As stocks on Wall Street chug higher and the economy slowly emerges from state-sanctioned lockdown, CNBC's Jim Cramer is tapping the break on the newfound bullishness.
The "Mad Money" host said Tuesday that investors are dumping the stay-at-home stocks that have performed well through the worst of the pandemic and placing their bets on stocks of businesses that can bounce back from an economic recovery.
"If we don't have a giant outbreak in the states that are aggressively reopening — a big if — then a V-shaped recovery is actually on the table," he said. "And if a V is on the table, then you need to own some banks and some cyclicals."
The comments come after the major averages continued to claw further away from bear market territory. The Dow Jones — now within 3,600 points from the start of the year — ended the session up almost 530 points, or 2.17%, at 24,995.11. The S&P 500 gained 1.23% to finish at 2,991.77. The broad index is within 240 points of its levels at the beginning of the year.
The Nasdaq Composite, which is now enjoying a 4.36% gain on the year, rose 0.17% to 9,340.22 during the session.
Investors are betting on both hopes for a Covid-19 vaccine and a speedy recovery in the U.S. economy as states continue to open up for business activity, if limited, across the country.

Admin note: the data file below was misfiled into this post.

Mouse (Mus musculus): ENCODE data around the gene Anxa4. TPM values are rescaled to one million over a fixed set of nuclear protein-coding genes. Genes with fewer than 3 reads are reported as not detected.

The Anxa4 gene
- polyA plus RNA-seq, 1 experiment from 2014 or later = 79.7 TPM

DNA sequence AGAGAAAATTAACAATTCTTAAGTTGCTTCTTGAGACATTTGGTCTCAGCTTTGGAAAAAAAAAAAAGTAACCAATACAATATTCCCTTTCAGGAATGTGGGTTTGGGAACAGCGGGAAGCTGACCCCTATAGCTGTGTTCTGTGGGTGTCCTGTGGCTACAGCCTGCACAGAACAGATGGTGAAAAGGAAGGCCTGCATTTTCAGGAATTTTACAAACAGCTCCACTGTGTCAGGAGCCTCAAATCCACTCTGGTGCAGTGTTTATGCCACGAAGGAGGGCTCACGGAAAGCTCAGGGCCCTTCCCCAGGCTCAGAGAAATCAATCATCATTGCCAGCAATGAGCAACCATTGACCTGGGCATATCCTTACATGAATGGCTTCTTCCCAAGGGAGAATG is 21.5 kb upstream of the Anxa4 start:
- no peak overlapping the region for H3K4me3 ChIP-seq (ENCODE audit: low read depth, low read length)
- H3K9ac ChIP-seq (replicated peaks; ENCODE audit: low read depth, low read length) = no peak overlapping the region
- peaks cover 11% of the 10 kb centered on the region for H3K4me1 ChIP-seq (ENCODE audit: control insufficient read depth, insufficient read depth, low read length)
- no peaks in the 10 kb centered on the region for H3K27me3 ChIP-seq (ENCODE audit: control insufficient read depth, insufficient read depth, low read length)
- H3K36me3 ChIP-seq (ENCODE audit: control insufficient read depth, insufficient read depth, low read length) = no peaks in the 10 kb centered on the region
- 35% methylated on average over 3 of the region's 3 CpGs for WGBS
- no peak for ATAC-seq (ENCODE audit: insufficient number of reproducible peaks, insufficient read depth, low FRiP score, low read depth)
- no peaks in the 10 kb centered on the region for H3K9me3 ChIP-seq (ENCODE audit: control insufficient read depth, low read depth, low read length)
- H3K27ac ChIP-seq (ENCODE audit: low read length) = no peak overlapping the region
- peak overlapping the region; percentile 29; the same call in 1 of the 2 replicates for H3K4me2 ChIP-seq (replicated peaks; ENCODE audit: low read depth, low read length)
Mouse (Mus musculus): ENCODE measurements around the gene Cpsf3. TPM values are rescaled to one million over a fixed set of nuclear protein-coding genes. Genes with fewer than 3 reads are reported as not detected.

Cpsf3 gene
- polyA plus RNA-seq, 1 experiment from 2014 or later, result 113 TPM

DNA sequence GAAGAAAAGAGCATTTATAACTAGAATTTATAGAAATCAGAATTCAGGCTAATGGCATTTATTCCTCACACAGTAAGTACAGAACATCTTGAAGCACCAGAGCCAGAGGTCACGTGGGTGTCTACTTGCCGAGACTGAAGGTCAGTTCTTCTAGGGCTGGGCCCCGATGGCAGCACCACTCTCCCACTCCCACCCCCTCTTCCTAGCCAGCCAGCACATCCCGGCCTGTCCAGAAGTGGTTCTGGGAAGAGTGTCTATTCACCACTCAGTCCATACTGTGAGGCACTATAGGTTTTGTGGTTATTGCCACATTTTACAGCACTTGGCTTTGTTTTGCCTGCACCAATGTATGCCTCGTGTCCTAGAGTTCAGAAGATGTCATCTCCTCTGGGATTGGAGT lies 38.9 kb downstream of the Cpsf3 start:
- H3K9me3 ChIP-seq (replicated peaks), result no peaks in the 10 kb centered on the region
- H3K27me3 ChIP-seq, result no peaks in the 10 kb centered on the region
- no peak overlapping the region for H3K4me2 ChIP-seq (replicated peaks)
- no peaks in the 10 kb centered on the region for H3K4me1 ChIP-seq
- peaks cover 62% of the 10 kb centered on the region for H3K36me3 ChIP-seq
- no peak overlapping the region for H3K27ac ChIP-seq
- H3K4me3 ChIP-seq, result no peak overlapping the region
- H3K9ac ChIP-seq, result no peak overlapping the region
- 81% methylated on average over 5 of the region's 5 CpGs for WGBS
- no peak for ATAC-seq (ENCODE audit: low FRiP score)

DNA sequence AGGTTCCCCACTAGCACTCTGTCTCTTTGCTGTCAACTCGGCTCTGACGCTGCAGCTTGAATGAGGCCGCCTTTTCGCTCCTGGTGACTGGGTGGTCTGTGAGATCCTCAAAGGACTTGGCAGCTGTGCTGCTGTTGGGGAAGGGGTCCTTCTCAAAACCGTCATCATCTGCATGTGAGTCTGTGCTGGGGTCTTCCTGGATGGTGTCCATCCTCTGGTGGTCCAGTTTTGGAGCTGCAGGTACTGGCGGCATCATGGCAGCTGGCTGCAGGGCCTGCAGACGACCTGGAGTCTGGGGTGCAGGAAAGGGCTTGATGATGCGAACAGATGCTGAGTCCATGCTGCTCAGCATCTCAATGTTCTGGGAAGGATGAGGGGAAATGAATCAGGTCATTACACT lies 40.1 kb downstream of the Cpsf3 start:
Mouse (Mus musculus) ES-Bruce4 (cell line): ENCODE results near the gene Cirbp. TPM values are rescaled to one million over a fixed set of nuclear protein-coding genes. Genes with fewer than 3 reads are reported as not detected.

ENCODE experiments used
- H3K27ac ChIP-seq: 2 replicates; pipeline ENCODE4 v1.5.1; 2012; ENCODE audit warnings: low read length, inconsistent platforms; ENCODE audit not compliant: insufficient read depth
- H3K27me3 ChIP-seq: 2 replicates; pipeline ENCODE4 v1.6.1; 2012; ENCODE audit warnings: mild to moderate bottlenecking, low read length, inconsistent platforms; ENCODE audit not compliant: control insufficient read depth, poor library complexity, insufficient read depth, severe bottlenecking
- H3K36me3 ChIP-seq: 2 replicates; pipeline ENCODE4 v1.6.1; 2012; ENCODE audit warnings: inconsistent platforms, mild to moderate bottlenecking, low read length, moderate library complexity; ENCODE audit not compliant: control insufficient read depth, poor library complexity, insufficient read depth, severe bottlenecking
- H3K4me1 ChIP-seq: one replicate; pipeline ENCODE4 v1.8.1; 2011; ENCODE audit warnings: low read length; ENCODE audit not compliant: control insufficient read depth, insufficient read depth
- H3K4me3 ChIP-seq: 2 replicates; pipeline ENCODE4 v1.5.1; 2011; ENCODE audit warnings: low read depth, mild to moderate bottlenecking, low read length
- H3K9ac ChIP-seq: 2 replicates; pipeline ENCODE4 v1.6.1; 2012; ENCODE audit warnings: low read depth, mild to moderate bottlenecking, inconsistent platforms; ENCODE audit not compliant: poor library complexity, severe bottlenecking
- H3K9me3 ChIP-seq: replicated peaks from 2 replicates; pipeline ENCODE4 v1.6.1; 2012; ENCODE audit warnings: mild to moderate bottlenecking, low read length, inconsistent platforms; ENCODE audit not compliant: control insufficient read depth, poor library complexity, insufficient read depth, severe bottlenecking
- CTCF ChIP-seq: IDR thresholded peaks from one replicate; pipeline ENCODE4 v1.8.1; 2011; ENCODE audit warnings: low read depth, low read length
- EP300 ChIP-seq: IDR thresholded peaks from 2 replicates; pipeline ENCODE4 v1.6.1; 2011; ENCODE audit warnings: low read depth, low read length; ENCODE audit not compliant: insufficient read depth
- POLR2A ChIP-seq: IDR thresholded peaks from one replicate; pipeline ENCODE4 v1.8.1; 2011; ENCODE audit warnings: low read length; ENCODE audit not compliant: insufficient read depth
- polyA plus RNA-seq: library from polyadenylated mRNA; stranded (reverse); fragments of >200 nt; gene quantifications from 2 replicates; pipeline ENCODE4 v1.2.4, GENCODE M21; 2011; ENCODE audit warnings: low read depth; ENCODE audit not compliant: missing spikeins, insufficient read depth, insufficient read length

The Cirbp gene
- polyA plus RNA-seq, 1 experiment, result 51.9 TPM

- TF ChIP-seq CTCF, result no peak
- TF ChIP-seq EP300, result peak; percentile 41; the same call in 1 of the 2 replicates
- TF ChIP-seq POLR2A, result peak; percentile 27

"I may not be totally sold on this V — you can't switch directions that fast, [it] could be more of a U with this much unemployment," Cramer said, "but you've got to marvel … at the strength we're seeing, especially in housing and airlines, two industries that appeared to be on death's door not too long ago."
Cramer noted that hard-hit tourist stocks, like Southwest Airlines, Disney and the cruise lines, are finding buyers on the market. Investors are shifting their portfolio from lockdown and slowdown-orientated holdings to "rack up huge gains" in case the economy is on the path to a rapid rebound, he said.
The host continued recommending that investors take on a barbell portfolio strategy, one where investors pick up stocks that have exposure to either a recessionary environment, like drug and food stocks, and an economic recovery, including bank and cyclical holdings.
The main headwind the market will continue to be challenged by is the lack of a Covid-19 vaccine that will give consumers more confidence to return to their normal lives. Additionally, tens of millions of Americans remain out of work as 38 million people have applied for jobless claims in the past nine weeks, Cramer cautioned, adding that the economy won't return to normal until they are rehired.
"When you have a conservative outfit like [Johnson & Johnson] talking about the first quarter of 2021, and they also have the ability to be able to produce billions of the vaccine, I have to believe that things are rolling along nicely," he said. "If we can beat this thing early next year, that's huge, but still we've got to get through the next six months without it and I don't know about that."
Disclosure: Cramer's charitable trust owns shares of Disney and Johnson & Johnson.